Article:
Polymers are a great and very important category of organic compounds that have changed our lifestyle. In the last eighty years, we have used them for the most varied applications, and from the first structural ones we began to investigate their durability, which can be fatal in the successful completion of the application for which the material was designed. Over the last thirty years, the environmental problems related to the disposal of polymers that have completed their lifecycle have begun to arise, and the need to foresee their end of life has become increasingly urgent. In this manuscript, the reliability of the lifetime predictions of polymeric materials is faced with comparing measurements obtained at low temperature with those carried out at high temperatures, in the molten state. The obtained data were treated by a well-established kinetics model and discrepancies were observed in the two different conditions (high and low temperatures), which led to a mismatching between expected and real data. A correction of the data extrapolated from measurements obtained at high temperatures, by using a novel equation which takes into account the induction period (IP) of the degradation process, is proposed. Considerations about the useful parameters, namely initial decomposition temperature (Ti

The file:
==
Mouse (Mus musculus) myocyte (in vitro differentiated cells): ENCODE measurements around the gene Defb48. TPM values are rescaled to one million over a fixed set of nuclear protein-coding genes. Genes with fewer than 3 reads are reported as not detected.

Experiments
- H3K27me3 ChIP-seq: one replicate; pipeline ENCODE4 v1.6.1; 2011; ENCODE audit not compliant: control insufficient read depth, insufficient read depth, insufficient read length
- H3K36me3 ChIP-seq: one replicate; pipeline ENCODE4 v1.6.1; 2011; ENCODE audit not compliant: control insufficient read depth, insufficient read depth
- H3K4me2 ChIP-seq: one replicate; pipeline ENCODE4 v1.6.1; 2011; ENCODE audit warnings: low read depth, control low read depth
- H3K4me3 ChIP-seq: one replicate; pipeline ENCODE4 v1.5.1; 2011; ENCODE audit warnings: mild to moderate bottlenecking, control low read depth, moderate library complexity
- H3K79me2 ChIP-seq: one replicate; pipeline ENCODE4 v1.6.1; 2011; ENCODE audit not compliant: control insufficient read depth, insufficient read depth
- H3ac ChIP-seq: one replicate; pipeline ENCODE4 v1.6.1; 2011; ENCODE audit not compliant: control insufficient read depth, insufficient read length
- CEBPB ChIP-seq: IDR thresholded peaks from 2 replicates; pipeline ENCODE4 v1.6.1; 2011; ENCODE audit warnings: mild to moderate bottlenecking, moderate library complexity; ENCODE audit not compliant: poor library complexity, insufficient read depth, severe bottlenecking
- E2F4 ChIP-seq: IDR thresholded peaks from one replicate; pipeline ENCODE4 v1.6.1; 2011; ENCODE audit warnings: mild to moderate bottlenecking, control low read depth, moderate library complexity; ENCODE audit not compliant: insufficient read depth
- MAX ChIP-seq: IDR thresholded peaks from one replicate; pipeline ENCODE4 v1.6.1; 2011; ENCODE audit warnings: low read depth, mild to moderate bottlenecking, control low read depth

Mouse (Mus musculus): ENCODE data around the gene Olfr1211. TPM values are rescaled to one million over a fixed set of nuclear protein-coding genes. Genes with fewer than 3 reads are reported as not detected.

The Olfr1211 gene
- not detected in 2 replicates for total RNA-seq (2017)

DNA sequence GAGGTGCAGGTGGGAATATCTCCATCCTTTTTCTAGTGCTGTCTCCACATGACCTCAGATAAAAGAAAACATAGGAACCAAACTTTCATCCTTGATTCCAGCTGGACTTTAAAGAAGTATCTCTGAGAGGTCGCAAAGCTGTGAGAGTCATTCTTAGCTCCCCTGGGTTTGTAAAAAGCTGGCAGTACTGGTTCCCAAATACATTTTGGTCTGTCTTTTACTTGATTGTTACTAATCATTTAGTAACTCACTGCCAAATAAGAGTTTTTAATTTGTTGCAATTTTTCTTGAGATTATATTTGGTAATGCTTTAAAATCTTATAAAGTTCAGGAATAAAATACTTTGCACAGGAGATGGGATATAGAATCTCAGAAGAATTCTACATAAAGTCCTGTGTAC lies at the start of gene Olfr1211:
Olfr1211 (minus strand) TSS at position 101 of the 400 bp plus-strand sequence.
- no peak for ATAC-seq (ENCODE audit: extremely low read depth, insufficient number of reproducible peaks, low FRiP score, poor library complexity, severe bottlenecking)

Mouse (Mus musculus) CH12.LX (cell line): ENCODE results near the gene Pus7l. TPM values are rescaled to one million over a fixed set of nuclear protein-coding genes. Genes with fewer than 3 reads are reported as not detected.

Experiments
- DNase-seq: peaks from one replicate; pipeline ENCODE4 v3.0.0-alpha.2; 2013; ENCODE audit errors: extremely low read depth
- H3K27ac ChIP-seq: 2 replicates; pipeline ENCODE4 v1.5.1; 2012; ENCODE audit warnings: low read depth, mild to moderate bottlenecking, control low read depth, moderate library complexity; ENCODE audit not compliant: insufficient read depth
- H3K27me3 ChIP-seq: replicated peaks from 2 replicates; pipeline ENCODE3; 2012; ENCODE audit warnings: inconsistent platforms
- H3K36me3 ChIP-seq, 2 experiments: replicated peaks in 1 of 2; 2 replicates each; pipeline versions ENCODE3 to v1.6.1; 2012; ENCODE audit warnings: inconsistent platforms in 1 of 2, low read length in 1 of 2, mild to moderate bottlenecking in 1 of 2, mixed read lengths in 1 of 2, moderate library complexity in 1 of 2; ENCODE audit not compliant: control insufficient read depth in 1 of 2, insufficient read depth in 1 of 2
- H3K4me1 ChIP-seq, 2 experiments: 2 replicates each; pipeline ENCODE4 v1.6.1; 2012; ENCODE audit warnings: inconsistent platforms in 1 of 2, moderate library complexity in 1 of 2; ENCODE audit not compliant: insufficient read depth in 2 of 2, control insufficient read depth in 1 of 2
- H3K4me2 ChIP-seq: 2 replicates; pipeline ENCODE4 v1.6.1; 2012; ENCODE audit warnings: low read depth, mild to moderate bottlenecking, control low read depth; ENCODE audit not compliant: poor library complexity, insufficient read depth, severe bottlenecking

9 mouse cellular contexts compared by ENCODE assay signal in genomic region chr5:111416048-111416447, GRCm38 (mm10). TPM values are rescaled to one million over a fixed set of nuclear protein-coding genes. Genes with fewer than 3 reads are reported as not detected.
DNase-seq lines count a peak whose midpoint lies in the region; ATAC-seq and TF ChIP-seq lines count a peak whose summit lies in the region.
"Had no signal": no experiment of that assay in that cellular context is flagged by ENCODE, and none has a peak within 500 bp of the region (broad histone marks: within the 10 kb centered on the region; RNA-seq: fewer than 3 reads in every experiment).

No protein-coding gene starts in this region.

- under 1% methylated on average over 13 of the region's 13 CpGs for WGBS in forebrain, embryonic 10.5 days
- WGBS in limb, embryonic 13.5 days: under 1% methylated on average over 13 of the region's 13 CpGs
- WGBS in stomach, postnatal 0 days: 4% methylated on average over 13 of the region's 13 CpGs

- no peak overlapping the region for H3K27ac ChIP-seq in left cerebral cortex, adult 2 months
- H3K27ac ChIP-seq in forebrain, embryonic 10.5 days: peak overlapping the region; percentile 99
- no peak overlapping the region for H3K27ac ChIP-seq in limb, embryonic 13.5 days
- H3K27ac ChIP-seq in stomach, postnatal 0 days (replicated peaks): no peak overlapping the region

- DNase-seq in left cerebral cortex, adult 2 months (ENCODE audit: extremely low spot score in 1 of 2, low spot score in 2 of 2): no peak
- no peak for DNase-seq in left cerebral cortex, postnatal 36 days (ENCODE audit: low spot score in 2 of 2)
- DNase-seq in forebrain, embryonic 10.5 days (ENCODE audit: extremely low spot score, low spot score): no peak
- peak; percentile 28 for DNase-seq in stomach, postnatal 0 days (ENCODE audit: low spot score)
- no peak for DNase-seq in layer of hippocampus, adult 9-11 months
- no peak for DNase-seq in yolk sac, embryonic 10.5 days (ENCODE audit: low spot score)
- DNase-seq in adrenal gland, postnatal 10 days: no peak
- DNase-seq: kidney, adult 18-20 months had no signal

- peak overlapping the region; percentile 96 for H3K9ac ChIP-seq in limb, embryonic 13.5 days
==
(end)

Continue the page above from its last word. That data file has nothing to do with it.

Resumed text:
), activation energy of degradation (Ea
), and glass-transition temperature (Tg
), to be used for making predictions, are also carried out.
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